[Dailydave] Android Attacks Slides

Jeffrey Walton noloader at gmail.com
Tue Apr 3 21:25:01 EDT 2012

Hey Jim -

Good to see you out and about.

On Tue, Apr 3, 2012 at 11:26 AM, James Manico <jim at manico.net> wrote:
> Even though the Android permission model may be granular, given your
> perspective, Android users do not have the option of •accepting•
> permissions on a granular basis.
Take a look at PHONE_READ_STATE and see the the bug report "Android
Permission: 'Phone Calls' Permission is Overly Permissive,"

The folks at the NSA also pointed out coarse grained permissions in
their slides introducing SE Android
Its too bad the remediation was not incorporated in the project (I
just about begged for it)

Even marketing and media managers know there is a problem with
permission granularity: "Company at centre of Android apps scare
responds," http://www.cbronline.com/blogs/cbr-rolling-blog/company-at-centre-of-android-apps-scare-responds-080312.

At least Android fixed the description (???). It used to include "and
the like" (http://code.google.com/p/android/issues/detail?id=24103):

    Allows the application to access the phone features of the device. An
    application with this permission can determine the phone number and
    serial number of this phone, whether a call is active, the number that
    call is connected to and the like.

> You must accept them all or bail;
> and for this I feel the model is a fail.
Yes, most definitely. And there is nothing to revoke a permission
after installation. But that's a different complaint (err, story).


> On Apr 3, 2012, at 11:17 AM, Tim <tvidas at gmail.com> wrote:
>> The "fine" vs "coarse" grained is somewhat subjective given the
>> various resources available on a device, but level of granularity
>> certainly varies across the permissions.  One that is often cited as
>> too coarse is "INTERNET" where many suggest limiting apps more finely
>> to particularly domains or hierarchical models.  Text messaging has
>> several, more granular permissions dividing access among sending,
>> receiving, reading, and writing for each of SMS and MMS (which some
>> will argue could be even more granular limiting access to certain
>> contacts, country codes, non-premium numbers, etc).
>> The "borking" you refer to at the end is an interesting problem.
>> Originally there were many fewer permissions than there are now, so
>> what should happen when a new permission is specified by an app and
>> that app is installed on an old device?  The older OS doesn't know
>> anything about the new permission nor how to enforce it, so a design
>> decision was made to silently ignore the permission request.  There
>> are also odd situations with the UI.  For example, when you install
>> the app, it will list the permissions that the OS supports, but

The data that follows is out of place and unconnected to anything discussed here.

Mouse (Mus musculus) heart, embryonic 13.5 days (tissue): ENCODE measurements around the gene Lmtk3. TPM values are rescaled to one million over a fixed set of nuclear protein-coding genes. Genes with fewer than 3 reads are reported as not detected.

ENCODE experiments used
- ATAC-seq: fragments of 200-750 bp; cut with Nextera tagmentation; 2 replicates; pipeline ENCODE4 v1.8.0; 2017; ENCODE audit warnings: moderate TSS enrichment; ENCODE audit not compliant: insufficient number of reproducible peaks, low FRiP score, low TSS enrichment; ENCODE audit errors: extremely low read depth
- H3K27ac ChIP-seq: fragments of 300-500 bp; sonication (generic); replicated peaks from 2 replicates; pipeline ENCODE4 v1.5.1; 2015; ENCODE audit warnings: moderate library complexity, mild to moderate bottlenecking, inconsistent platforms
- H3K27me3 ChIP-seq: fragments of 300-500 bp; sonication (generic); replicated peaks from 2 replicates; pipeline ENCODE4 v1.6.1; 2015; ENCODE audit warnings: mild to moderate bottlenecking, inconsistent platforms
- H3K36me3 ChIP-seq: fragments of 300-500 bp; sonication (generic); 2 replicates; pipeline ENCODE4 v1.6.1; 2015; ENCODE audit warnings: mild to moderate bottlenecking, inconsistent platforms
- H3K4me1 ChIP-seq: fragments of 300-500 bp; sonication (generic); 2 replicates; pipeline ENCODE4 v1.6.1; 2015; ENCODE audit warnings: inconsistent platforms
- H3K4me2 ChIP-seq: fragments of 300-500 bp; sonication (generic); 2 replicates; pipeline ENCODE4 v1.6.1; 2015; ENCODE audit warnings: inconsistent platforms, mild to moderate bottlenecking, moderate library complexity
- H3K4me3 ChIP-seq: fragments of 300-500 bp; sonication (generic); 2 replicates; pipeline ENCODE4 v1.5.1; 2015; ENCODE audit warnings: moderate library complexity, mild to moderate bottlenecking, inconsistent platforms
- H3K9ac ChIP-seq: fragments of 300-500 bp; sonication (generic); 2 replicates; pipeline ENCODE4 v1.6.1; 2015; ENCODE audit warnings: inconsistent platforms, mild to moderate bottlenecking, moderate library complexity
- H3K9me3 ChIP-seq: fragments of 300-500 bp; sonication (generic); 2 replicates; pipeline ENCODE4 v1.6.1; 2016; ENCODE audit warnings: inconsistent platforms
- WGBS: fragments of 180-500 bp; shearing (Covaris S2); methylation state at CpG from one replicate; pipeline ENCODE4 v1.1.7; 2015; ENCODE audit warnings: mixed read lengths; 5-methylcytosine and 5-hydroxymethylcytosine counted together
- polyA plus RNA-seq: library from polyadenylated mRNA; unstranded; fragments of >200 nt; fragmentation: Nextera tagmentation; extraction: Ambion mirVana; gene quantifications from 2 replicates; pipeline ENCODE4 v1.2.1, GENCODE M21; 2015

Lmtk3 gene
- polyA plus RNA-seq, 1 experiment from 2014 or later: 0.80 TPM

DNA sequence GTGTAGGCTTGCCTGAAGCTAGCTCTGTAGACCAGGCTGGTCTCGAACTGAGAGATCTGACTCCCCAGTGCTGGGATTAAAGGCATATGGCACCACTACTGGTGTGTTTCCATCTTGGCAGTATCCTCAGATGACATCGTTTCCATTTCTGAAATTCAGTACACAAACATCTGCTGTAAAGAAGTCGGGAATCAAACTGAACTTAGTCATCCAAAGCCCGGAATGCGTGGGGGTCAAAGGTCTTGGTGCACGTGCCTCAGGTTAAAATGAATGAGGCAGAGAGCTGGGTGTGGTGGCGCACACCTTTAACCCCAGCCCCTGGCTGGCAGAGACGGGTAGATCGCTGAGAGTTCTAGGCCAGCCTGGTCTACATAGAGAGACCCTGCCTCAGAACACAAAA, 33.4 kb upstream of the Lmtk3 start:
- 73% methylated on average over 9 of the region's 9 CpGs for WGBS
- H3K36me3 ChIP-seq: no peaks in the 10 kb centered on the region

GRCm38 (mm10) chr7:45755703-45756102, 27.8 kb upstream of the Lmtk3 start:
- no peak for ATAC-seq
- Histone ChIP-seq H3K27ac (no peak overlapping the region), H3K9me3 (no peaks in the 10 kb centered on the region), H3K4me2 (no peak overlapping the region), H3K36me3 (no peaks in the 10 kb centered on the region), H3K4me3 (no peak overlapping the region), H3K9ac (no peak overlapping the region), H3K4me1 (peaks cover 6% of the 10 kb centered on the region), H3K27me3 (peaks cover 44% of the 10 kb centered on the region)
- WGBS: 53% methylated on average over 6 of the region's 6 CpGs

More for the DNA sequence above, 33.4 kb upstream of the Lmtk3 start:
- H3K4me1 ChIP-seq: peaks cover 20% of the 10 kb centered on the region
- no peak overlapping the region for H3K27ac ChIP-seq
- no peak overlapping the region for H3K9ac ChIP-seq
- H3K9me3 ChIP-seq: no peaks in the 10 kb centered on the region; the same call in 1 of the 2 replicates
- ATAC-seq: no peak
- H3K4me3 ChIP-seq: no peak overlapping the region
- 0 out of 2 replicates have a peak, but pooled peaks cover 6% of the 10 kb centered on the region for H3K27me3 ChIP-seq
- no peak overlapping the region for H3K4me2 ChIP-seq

>> post-install if you inspect the app via the Applications menu in
>> Settings it will list the permissions found in the app manifest.  So
>> in the stackoverflow example you linked, at install time you would not
>> see the WRITE_EXTERNAL_STORAGE permission but when inspecting the app
>> via Settings on the same device you would (this behavior may vary
>> based on API version - I have not checked them all).
>> Alternate design decisions could have been made, for example the
>> installer could refuse to install apps that specify unknown
>> permissions in the manifest.  In this case developers would have to
>> support an app for old devices that are unaware of
>> WRITE_EXTERNAL_STORAGE (a request for this permission is not needed
>> anyway because the OS cannot enforce it), and also a nearly identical
>> app that does specify the permission for newer devices.  For about 1
>> year now, the Android Market (now Google Play) has supported this
>> split-distribution model where the appropriate variant of the app is
>> delivered to a device - but it is still fairly annoying for the
>> developer.  Many apps are poorly written with manifests that specify
>> the same permission multiple times, misspell permissions or even
>> specify permissions that have never existed.  An installer that
>> doesn't install apps with unknown permissions would at least force
>> some of these practices to clean up.
>> The situation is, of course, worsened by the lagging / nonexistent
>> Android OS updates, the relatively short supported lifespan of
>> devices, and alternative app sources.
>> -tim
>> On Fri, Mar 30, 2012 at 5:50 PM, Jeffrey Walton <noloader at gmail.com> wrote:
>>> Hi Guys,
>>> Android Attacks (Bas Alberts/Massimiliano Oldani),
>>> http://www.immunityinc.com/infiltrate/2011/presentations/Android_Attacks.pdf.
>>> Perhaps I'm reading Slide 15 wrong:
>>>    Fine grained Permission/Capability model
>>>        ● Per installed Application (Manifest)
>>>        ● Per URI (Intent permission flags)
>>> I believe Android lacks Fine Grained permissions:
>>> Felt, Adrienne Porte; Chin, Erika; Hanna, Steve; Song, Dawn; Wagner,
>>> David. "Android Permissions Demystified,"
>>> http://www.cs.berkeley.edu/~afelt/android_permissions.pdf.
>>> Jeon, Jinseong; Micinski, Kristopher K.; Vaughan, Jeffrey A.; Reddy,
>>> Nikhilesh; Zhu, Yixin; Foster, Jeffrey S.; Millstein, Todd." Dr.
>>> Android and Mr. Hide: Fine-grained security policies on unmodified
>>> Android," http://www.cs.umd.edu/~jfoster/papers/acplib.pdf.
>>> In fact, the permissions are so coarse grained and borked that Google
>>> was giving everone READ_PHONE_STATE whether they wanted it or not (the
>>> practice has been changed). And READ_PHONE_STATE  includes call
>>> status, incoming number, identity iformation such as IMSI, etc. See
>>> "Android permissions: Phone Calls: read phone state and identity,"
>>> http://stackoverflow.com/questions/1747178/android-permissions-phone-calls-read-phone-state-and-identity.

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